• 45% of Millennials say that they would be fine with connecting payment information to a wearable device so that payments are faster and have fewer hassles.
  • In the last 12 months, just 7% of adults in the 35+ age demographic used a mobile payment app. For Millennials or younger, they were 3.5x more likely to do so.
  • Africa accounts for more than half of the world’s mobile money usage.
  • More than 1 million people activated Apple Pay within the first 72 hours after its initial debut.
  • 41% of adults who are purchasing a new vehicle today expect it to have a similar technology, keyless entry, for the amount they are paying for the vehicle.
  • 76% of US citizens think sharing things helps them to save money and 64% believe that sharing lowers their overall environmental impact.
  • 73% of the younger generations say that they would rather have a few very useful possessions than many possessions.
  • 1 in 3 US adults in the 18-25 age demographic say that they prefer to rent products they need instead of purchasing it.
  • 48% of US adults believe it is easier to get their taxes done than it is to figure out how to eat in a healthy way.
  • The percentage of Americans who believe it is more important to enjoy their food rather than worry what may be in it: 54%.

Why is Ford making a move toward the younger generations now? Because they see the writing on the wall. An automobile isn’t a purchase that many are going to want to make. They see more value in being able to lease a vehicle or even just rent one on a part-time basis when they must go somewhere. As the freelancer economy continues to expand, many in the younger generations and even some older adults are discovering they don’t have the same needs for a vehicle as they once did. By positioning itself now to take advantage of the changes being seen in these demographics, Ford is setting up its brand to be at the top of the mind of consumers when they do have a need for a vehicle in some way.


The Danger of Being Seen As An Old-Fashioned Brand

  • 40% of US adults under the age of 35 say that they have trouble making long-term commitments. In some top vehicle markets like Japan, that percentage is as high as 64%.
  • Another 40% of US adults under the age of 35 say that changing one’s name just because of marriage is an old-fashioned concept.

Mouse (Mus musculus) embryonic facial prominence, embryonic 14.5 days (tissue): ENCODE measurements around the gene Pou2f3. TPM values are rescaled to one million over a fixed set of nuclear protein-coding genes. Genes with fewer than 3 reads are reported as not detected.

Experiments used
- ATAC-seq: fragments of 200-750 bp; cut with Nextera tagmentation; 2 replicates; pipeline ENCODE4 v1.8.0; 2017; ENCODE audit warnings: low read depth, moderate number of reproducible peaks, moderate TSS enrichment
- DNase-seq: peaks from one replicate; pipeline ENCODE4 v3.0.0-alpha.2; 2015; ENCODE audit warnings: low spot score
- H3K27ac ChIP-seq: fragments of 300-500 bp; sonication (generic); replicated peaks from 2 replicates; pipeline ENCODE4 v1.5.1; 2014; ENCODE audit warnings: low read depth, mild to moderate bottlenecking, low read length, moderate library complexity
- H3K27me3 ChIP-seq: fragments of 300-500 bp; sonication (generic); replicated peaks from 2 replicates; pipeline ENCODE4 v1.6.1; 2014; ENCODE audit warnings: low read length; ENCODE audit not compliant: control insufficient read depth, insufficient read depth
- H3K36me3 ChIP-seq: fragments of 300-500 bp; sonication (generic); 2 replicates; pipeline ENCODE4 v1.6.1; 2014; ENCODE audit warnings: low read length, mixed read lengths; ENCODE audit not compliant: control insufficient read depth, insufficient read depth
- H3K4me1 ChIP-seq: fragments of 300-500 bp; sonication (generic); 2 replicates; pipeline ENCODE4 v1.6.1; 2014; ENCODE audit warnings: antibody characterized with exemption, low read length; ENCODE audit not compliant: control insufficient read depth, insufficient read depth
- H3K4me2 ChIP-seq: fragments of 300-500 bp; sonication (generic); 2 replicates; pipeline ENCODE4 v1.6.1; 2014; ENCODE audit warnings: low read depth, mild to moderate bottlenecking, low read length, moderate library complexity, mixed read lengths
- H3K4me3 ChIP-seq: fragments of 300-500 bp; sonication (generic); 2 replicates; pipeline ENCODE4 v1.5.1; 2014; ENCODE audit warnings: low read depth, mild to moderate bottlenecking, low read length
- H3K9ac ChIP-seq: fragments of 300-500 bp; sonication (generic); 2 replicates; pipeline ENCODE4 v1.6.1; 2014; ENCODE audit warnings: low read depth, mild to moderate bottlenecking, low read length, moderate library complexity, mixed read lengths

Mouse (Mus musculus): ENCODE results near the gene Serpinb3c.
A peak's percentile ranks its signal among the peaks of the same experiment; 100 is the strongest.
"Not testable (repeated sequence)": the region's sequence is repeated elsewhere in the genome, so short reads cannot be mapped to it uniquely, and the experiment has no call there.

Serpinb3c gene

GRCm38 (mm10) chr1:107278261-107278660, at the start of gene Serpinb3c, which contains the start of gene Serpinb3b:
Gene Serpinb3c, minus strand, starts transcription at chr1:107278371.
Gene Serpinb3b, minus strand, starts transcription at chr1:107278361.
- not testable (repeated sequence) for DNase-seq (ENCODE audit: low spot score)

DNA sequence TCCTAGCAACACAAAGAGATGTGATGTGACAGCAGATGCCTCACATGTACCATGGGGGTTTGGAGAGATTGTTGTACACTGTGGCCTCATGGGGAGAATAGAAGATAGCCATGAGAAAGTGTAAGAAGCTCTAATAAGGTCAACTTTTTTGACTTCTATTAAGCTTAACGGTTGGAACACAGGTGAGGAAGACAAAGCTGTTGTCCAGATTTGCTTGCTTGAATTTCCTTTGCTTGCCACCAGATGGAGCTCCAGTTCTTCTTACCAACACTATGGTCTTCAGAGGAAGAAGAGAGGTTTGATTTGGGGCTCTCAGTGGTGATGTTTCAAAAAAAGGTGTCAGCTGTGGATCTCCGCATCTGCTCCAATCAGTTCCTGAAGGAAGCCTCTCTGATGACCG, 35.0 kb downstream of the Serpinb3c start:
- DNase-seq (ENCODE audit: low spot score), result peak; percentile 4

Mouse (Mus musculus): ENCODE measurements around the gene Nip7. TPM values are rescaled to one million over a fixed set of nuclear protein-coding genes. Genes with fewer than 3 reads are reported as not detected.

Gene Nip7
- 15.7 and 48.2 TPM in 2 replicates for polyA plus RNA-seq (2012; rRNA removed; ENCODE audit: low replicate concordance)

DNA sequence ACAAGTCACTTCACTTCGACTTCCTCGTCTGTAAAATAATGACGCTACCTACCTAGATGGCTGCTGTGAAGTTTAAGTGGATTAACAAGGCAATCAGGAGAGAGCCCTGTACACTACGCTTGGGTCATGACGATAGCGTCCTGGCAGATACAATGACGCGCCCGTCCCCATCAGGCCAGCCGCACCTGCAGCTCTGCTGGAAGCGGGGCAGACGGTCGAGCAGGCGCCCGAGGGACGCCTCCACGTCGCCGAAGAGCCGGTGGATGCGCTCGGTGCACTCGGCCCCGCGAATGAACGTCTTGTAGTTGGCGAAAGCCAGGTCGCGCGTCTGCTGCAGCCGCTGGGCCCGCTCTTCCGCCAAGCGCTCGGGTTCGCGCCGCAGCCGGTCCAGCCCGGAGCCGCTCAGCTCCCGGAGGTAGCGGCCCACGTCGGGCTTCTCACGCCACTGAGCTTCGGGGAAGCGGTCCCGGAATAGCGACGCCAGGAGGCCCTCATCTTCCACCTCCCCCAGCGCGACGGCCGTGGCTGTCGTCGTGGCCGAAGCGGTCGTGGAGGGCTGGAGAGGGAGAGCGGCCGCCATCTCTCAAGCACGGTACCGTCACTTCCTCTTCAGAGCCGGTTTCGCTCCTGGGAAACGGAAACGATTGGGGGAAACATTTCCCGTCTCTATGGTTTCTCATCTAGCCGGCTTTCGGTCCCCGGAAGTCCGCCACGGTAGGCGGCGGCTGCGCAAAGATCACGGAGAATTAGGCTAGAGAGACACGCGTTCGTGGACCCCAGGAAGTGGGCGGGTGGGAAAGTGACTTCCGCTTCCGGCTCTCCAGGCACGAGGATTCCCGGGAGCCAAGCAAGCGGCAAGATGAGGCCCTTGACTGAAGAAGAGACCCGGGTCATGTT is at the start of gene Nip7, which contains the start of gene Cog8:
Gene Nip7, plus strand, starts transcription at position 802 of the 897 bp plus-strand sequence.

• Adults under the age of 35 are 63% more likely to agree that a sharing economy allows them to take more risks than adults over the age of 35.
  • 76% of younger adults today say that their definition of family includes people who are not blood-related.
  • The percentage of US adults who embrace non-traditional methods of companionship: 58%.
  • In Japan, about 90% of the people who are adopted are adult males in their 20s or 30s.
  • Only 1 in 5 households today in the US fit the definition of the “traditional nuclear family.”
  • 41% of US children are now born to unmarried mothers.
  • The percentage of pet owners in the US who consider themselves to be pet parents: 54%.
  • 1 in 4 social media users today posts fake information to their profile as a way to protect their identity.
  • 78% of Millennials say that they want more privacy compared to 59% of older internet users.
  • 56% of Millennials say that they are willing to share their current location online to receive coupons or some other type of value offer.

Ian Miller, who is a doctoral candidate at the University of Toronto, describes the attitude of the younger generations perfectly: “Adolescents considered different things to be private than adults. They don’t care if Facebook knows their religion, but they do care about their parents finding out about their sex life.” The younger generations have different priorities, ideas, and preferences. For an automotive brand like Ford, the transition must happen now. Certainly the Baby Boomers in today’s population are going to purchase a car or two, but Millennials will use Uber or some other sharing service to save money. By adapting their approach, both generational demographics are able to have their needs met and that keeps Ford current in the minds of everyone.

History of Ford Motors